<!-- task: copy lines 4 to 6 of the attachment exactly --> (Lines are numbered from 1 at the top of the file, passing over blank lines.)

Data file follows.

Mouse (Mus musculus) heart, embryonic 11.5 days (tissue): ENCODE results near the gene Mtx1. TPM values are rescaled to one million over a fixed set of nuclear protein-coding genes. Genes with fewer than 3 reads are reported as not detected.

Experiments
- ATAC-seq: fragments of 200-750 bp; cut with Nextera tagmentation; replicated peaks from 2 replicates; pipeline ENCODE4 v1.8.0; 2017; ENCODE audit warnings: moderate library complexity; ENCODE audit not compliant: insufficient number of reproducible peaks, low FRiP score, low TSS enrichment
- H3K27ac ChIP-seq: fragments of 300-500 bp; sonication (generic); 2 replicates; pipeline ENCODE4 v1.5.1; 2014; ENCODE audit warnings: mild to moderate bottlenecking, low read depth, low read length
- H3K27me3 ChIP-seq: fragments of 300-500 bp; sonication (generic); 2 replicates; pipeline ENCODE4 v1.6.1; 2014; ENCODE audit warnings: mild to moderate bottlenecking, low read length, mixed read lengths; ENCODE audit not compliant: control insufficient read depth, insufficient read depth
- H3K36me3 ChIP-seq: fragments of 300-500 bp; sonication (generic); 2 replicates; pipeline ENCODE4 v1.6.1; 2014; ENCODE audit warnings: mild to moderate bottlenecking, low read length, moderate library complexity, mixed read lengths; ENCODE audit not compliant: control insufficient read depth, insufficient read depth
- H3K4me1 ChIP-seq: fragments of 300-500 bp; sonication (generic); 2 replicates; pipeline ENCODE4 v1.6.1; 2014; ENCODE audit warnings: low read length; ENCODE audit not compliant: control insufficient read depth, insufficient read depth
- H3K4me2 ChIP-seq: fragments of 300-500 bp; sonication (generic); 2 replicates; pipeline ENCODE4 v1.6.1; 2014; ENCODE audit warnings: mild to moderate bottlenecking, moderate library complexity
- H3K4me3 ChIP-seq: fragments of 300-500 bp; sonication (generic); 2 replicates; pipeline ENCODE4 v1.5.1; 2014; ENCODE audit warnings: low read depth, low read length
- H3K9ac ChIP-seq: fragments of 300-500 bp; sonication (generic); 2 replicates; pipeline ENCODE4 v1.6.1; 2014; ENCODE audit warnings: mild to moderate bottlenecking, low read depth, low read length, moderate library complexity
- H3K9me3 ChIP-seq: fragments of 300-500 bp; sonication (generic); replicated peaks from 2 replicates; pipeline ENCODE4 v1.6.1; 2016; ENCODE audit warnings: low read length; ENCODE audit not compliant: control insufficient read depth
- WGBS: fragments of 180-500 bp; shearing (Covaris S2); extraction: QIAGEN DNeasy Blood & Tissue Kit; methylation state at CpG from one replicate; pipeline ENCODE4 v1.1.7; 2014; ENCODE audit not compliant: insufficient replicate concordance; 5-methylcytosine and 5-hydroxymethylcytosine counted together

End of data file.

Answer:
- H3K27ac ChIP-seq: fragments of 300-500 bp; sonication (generic); 2 replicates; pipeline ENCODE4 v1.5.1; 2014; ENCODE audit warnings: mild to moderate bottlenecking, low read depth, low read length
- H3K27me3 ChIP-seq: fragments of 300-500 bp; sonication (generic); 2 replicates; pipeline ENCODE4 v1.6.1; 2014; ENCODE audit warnings: mild to moderate bottlenecking, low read length, mixed read lengths; ENCODE audit not compliant: control insufficient read depth, insufficient read depth
- H3K36me3 ChIP-seq: fragments of 300-500 bp; sonication (generic); 2 replicates; pipeline ENCODE4 v1.6.1; 2014; ENCODE audit warnings: mild to moderate bottlenecking, low read length, moderate library complexity, mixed read lengths; ENCODE audit not compliant: control insufficient read depth, insufficient read depth